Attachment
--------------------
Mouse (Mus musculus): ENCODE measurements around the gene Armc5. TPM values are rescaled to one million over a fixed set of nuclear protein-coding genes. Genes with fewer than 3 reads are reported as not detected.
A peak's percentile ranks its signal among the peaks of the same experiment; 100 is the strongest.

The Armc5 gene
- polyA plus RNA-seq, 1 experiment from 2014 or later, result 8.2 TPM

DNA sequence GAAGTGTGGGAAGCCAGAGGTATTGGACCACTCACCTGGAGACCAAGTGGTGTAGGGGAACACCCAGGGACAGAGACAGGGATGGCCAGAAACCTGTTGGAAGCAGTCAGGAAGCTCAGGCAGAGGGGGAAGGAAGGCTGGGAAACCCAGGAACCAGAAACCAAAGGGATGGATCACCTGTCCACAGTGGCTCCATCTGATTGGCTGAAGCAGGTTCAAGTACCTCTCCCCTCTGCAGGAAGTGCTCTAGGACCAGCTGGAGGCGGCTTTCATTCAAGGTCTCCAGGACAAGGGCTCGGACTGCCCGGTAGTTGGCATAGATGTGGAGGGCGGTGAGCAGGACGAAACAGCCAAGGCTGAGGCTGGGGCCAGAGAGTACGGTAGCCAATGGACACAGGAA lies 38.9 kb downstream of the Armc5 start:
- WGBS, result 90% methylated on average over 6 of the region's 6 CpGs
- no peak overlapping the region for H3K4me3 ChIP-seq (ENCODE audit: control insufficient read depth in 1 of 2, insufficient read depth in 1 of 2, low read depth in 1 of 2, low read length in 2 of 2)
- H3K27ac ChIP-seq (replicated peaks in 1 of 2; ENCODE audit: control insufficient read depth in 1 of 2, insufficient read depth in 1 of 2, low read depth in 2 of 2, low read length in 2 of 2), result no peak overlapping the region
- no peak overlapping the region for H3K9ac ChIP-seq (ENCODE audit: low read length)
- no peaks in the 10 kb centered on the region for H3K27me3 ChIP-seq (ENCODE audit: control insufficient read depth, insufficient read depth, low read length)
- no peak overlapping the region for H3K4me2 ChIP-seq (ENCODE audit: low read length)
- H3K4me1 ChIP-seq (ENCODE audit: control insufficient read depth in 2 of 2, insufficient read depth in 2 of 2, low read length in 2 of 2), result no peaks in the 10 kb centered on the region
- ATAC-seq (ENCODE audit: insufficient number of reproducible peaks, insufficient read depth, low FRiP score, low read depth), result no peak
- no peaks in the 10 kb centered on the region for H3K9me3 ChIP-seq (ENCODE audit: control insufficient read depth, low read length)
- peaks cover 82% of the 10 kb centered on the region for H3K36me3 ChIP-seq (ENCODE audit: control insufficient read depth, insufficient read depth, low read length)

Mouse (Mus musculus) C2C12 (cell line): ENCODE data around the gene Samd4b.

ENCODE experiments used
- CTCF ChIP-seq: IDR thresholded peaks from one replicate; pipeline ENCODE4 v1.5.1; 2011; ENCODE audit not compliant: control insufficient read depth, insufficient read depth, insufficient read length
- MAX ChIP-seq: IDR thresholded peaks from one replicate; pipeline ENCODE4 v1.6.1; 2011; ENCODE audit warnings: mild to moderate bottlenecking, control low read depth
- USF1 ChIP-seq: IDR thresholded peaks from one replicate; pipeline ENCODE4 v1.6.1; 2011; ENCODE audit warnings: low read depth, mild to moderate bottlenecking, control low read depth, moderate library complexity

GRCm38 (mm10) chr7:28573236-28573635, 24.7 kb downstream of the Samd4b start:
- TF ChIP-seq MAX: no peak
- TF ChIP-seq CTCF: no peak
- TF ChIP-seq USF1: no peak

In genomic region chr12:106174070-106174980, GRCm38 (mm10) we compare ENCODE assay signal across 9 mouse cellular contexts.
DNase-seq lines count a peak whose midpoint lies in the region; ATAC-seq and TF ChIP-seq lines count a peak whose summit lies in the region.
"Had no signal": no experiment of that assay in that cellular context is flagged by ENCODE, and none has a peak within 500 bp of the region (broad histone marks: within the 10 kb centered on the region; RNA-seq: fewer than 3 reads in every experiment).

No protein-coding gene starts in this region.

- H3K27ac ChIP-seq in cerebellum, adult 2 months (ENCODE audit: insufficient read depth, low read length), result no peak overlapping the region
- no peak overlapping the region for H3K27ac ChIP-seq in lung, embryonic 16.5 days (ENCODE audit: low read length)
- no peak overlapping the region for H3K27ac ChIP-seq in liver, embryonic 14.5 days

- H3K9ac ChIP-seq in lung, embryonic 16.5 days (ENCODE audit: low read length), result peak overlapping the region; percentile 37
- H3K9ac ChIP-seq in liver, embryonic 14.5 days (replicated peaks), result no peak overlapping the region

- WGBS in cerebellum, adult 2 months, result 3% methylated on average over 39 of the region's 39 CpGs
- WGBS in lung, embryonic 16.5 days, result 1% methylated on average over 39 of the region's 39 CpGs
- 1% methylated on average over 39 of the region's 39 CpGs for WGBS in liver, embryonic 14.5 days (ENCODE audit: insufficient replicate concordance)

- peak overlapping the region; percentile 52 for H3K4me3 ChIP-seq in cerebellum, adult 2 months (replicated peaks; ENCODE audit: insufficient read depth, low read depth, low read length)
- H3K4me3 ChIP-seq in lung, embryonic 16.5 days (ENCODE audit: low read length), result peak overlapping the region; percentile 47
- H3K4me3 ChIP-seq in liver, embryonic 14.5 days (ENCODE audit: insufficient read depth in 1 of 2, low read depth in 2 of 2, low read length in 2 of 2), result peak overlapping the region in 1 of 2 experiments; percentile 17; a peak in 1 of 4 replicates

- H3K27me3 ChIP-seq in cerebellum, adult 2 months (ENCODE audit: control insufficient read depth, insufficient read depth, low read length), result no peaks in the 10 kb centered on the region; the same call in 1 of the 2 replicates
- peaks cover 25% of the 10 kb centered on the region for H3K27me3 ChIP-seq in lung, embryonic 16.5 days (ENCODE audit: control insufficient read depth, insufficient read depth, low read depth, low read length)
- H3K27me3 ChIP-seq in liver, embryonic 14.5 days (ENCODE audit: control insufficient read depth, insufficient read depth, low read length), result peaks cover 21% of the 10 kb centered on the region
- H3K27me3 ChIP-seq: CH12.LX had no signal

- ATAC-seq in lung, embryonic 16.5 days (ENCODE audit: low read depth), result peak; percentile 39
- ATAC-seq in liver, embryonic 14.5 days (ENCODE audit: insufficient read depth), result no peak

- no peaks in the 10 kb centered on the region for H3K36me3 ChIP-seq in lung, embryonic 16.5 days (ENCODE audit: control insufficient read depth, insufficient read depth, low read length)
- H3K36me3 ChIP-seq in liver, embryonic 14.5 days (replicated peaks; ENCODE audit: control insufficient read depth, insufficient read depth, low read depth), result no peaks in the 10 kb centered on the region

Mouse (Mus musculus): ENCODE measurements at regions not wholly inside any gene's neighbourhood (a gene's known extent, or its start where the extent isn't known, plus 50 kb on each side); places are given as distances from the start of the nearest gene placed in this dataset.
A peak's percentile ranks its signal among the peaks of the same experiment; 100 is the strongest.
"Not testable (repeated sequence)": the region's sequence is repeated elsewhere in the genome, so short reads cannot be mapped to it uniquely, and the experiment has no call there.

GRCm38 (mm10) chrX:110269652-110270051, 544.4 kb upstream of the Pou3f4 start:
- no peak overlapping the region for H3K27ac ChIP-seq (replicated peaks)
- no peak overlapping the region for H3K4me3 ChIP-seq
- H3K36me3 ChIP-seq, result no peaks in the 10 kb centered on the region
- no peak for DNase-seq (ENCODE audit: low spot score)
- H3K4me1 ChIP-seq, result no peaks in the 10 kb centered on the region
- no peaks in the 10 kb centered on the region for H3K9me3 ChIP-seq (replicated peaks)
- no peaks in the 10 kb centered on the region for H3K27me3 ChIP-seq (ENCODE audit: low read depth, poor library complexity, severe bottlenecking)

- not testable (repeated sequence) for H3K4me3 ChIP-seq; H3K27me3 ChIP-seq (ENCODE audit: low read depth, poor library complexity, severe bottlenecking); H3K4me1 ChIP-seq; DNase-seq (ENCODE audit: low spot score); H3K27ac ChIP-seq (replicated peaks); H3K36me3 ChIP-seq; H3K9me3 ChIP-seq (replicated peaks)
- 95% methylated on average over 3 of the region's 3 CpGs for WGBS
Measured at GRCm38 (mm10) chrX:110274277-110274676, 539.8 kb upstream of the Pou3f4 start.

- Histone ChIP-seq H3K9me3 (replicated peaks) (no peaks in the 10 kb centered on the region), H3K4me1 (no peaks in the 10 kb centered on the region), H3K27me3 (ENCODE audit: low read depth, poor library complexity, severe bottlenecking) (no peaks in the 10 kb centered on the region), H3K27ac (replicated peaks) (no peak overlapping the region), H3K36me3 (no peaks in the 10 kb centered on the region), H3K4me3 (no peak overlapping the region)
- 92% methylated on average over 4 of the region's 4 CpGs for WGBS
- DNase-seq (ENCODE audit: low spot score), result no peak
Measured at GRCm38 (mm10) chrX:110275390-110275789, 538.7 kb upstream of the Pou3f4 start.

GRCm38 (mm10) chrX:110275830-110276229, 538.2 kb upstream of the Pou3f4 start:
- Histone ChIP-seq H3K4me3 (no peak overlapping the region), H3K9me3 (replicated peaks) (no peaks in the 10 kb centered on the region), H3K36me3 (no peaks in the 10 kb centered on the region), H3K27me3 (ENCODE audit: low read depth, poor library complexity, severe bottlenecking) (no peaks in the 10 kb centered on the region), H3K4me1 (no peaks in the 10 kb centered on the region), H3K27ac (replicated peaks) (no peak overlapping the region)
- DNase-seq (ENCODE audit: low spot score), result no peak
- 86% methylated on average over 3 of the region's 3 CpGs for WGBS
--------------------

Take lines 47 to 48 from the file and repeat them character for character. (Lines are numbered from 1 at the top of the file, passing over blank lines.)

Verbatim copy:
- H3K36me3 ChIP-seq in liver, embryonic 14.5 days (replicated peaks; ENCODE audit: control insufficient read depth, insufficient read depth, low read depth), result no peaks in the 10 kb centered on the region

Mouse (Mus musculus): ENCODE measurements at regions not wholly inside any gene's neighbourhood (a gene's known extent, or its start where the extent isn't known, plus 50 kb on each side); places are given as distances from the start of the nearest gene placed in this dataset.